Gov. Bev Perdue and the North Carolina Film Council spent last week in Hollywood trying to entice filmmakers to come to Hollywood East. They returned with knowledge and a plan.
The Governor and the Film Council thought increasing the state's tax incentive for film projects to 25 percent was what they needed. Turns out it wasn't enough.
In an interview we did with Gov. Perdue last month, she didn't seem too clear about our state's film incentives calling the reason talent and production is leaving the state "some kind of million-dollar cap." She found out in LA that cap on the tax incentive is capping interest in projects coming here. Now she says she is ready to fix it.
Producer Tim Bourne is well aware of the problem with the cap. He went with the Governor and the Film Council to LA. He says the only thing keeping filmmakers from coming to our state is money.
"A lot of people have this misconception that movies is all about red carpets and cocktail parties with actors and stars and stuff like that," Bourne, who was an executive producer for "The Blind Side," said. "That's not what it is. It's about the carpenter. It's about the electrician. It's about the driver, the people behind the scenes. Those are jobs. Those are people who live here, who spend money here. They buy cars. They buy homes. They buy aspirin. This is money the state needs to have and needs to retain. Otherwise everyone's moving out of state."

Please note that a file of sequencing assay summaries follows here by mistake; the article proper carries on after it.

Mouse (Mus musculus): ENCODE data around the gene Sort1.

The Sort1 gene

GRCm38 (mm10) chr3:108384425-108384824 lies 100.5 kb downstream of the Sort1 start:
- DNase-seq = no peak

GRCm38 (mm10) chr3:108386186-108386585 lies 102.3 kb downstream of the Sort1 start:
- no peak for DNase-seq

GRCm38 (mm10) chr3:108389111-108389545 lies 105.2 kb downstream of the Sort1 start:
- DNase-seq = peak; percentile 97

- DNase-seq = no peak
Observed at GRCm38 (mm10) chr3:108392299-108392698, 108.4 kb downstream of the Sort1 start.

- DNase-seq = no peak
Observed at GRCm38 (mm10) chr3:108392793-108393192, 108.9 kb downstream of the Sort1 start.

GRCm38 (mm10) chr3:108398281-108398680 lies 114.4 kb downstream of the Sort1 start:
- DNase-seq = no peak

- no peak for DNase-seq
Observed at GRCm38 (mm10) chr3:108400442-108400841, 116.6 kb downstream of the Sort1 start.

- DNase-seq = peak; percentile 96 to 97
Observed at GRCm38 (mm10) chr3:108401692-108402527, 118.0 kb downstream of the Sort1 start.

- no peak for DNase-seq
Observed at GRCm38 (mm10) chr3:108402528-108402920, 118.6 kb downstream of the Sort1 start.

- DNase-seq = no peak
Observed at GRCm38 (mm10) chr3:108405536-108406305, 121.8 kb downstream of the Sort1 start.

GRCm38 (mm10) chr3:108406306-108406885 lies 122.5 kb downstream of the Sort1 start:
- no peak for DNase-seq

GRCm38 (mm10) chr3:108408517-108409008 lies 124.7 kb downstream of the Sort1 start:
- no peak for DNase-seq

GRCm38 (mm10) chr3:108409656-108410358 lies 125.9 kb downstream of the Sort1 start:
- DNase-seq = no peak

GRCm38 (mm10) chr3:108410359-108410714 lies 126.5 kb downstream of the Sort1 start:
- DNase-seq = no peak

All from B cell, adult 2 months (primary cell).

Now the future of film in our state lies in the hands of the governor and the state legislature. Bourne and other Film Council members plan to go to Raleigh in may when legislators reconvene to continue the push to fix the state's film incentive